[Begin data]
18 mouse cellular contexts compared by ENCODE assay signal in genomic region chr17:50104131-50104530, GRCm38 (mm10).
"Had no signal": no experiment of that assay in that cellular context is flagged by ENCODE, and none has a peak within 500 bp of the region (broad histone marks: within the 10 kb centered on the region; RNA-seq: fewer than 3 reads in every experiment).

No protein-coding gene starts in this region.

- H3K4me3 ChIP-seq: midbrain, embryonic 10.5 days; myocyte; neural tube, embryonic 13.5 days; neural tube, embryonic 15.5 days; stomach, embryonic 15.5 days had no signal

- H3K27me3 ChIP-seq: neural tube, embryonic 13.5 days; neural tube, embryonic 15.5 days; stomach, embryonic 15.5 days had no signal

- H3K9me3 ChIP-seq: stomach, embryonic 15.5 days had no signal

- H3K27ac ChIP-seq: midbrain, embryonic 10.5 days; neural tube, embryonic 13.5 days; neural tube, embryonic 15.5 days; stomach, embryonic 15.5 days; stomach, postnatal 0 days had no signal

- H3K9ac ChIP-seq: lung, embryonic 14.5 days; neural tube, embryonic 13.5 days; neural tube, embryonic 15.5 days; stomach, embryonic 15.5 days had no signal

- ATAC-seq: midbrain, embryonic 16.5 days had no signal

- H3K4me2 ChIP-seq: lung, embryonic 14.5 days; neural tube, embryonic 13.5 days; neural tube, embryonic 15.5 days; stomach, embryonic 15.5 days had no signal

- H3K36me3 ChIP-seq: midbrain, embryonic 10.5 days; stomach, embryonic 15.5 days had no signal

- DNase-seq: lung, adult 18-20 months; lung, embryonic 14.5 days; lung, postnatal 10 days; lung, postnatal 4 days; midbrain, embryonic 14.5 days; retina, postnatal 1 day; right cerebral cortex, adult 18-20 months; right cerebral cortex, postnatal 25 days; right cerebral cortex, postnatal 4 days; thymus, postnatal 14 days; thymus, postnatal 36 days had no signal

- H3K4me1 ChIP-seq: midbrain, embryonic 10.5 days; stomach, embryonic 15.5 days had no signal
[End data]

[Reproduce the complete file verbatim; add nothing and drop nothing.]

18 mouse cellular contexts compared by ENCODE assay signal in genomic region chr17:50104131-50104530, GRCm38 (mm10).
"Had no signal": no experiment of that assay in that cellular context is flagged by ENCODE, and none has a peak within 500 bp of the region (broad histone marks: within the 10 kb centered on the region; RNA-seq: fewer than 3 reads in every experiment).

No protein-coding gene starts in this region.

- H3K4me3 ChIP-seq: midbrain, embryonic 10.5 days; myocyte; neural tube, embryonic 13.5 days; neural tube, embryonic 15.5 days; stomach, embryonic 15.5 days had no signal

- H3K27me3 ChIP-seq: neural tube, embryonic 13.5 days; neural tube, embryonic 15.5 days; stomach, embryonic 15.5 days had no signal

- H3K9me3 ChIP-seq: stomach, embryonic 15.5 days had no signal

- H3K27ac ChIP-seq: midbrain, embryonic 10.5 days; neural tube, embryonic 13.5 days; neural tube, embryonic 15.5 days; stomach, embryonic 15.5 days; stomach, postnatal 0 days had no signal

- H3K9ac ChIP-seq: lung, embryonic 14.5 days; neural tube, embryonic 13.5 days; neural tube, embryonic 15.5 days; stomach, embryonic 15.5 days had no signal

- ATAC-seq: midbrain, embryonic 16.5 days had no signal

- H3K4me2 ChIP-seq: lung, embryonic 14.5 days; neural tube, embryonic 13.5 days; neural tube, embryonic 15.5 days; stomach, embryonic 15.5 days had no signal

- H3K36me3 ChIP-seq: midbrain, embryonic 10.5 days; stomach, embryonic 15.5 days had no signal

- DNase-seq: lung, adult 18-20 months; lung, embryonic 14.5 days; lung, postnatal 10 days; lung, postnatal 4 days; midbrain, embryonic 14.5 days; retina, postnatal 1 day; right cerebral cortex, adult 18-20 months; right cerebral cortex, postnatal 25 days; right cerebral cortex, postnatal 4 days; thymus, postnatal 14 days; thymus, postnatal 36 days had no signal

- H3K4me1 ChIP-seq: midbrain, embryonic 10.5 days; stomach, embryonic 15.5 days had no signal